By JOEY NACALABAN
VOTE buying and vote selling may continue to proliferate and become some sort of a “tradition,” and a Roman Catholic priest asked what has been done about this problem by various religious groups.
St. Agustine Cathedral priest Monsignor Percious Cabunoc said churches, religious schools, and government agencies have failed to put an end to the practice of selling and buying votes every election season in the country.
He said these sectors failed to really make citizens understand the “sanctity” of the ballots.
“Mao na akong katingad-an kay adunay mga graduate sa mga iladong religious school unya mga bright ug maayo man unta. Pero sa dihang nahimo nang mga politiko mao namay gapamalit sa boto,” Cabunoc said.
He said that on the day of the filing of the certificates of candidacy, many candidates go to church to seek the blessings of priests.
And yet, he said, the same politicians have no fear in doing violating election laws which he called immoral practices.
Cabunoc said he doubts if the police would be able to arrest and win convictions against vote buyers and the vote sellers.
“If the law is implemented, it is only good at the start but they don’t sustain it,” he said.
The “menace,” Cabunoc said, is like the drug problem: the more people are reminded of its negative effects, the more it becomes rampant.
He complained about the “very slow” judicial system in the country, and rarely sends erring politicians to jail.
But Cabunoc said he and othert priests would continue reminding parishioners not to sell their votes.
“They should only vote for candidates whom they think are worthy to be leaders,” he said.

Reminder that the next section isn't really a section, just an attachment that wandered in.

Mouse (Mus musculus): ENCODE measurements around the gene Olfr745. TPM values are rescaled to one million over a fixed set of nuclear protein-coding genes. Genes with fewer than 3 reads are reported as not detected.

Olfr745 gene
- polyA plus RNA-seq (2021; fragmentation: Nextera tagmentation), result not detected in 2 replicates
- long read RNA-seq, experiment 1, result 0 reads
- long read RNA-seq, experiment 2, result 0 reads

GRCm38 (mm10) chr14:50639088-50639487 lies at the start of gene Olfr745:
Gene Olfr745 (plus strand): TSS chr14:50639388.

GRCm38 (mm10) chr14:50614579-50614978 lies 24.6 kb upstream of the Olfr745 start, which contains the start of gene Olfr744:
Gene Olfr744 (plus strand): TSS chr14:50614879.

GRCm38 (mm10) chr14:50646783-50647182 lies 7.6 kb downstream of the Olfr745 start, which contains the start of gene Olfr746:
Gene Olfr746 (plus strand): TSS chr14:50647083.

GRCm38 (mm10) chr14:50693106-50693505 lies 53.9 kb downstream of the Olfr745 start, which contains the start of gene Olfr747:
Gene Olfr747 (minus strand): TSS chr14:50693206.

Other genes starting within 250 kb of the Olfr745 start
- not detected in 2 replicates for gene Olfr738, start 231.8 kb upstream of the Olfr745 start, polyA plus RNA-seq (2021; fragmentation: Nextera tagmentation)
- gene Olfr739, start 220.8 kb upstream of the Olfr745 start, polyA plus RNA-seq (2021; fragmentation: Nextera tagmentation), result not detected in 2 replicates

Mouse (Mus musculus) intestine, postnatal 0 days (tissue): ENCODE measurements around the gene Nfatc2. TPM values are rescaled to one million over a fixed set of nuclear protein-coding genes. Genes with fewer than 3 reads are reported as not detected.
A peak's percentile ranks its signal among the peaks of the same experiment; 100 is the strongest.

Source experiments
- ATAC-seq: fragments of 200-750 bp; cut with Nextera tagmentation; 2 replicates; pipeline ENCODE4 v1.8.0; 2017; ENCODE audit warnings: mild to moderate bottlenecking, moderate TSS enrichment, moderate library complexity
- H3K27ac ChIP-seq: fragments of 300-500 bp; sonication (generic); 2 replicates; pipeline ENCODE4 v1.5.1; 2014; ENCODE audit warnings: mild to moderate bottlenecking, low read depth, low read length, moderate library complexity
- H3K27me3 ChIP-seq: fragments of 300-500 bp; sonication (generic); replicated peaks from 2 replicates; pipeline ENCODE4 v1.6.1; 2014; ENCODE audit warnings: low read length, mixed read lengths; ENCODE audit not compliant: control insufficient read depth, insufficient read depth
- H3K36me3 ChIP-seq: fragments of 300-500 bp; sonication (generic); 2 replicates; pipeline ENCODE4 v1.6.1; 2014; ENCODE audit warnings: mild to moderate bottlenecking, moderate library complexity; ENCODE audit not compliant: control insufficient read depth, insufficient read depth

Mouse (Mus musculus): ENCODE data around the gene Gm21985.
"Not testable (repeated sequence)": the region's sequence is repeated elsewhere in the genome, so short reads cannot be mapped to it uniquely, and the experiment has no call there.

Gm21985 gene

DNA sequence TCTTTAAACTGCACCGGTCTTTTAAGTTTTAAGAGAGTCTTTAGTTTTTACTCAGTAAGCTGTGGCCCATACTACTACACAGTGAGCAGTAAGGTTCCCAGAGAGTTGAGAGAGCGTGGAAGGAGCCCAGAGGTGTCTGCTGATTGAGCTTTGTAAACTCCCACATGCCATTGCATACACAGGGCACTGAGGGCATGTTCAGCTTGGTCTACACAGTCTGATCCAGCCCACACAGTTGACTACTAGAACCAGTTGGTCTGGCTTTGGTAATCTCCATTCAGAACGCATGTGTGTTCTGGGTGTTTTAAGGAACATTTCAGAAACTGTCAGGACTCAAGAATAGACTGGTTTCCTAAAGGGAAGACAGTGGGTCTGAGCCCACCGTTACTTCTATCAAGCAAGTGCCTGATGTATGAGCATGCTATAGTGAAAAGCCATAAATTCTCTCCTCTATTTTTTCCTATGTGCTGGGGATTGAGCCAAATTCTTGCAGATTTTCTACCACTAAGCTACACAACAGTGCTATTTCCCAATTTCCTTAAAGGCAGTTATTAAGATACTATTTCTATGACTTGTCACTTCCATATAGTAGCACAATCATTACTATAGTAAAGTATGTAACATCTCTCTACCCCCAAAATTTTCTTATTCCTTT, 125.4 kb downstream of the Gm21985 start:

Meanwhile, Commission on Elections regional director Renato Magbutay reminded voters that there would only be one ballot box inside each polling precinct.
The box, Magbutay said, is for both the SK and barangay elections.
He said teachers who would serve in today’s elections would not be confused because the ballots are color-coded.
“Black for the barangay, and red for the SK. So, it’s very easy,” Magbutay said.
At the end of the election, he said, counting of ballots would immediately follow.
“The first ballots to be attended to are those of the barangay candidates, then the SK will follow,” he said.
Magbutay said the problem starts when “these politicians start giving projects or doleouts using government funds in favor of their chosen candidates during the campaign period.”
He said there is no law that penalizes government officials for campaigning for their bets.
In situations like this, Magbutay said, no Comelec provision or election guideline is violated but it raised a question on delicadeza because the barangay election is supposed to be a non-partisan activity.
“But just the same, we cannot avoid or stop these politicians from doing so. They could be congressional representatives, city mayors, city councilors, or governors. They can have their candidates in the barangay,” Magbutay said.
But he said supporting a barangay candidate using government resources is illegal.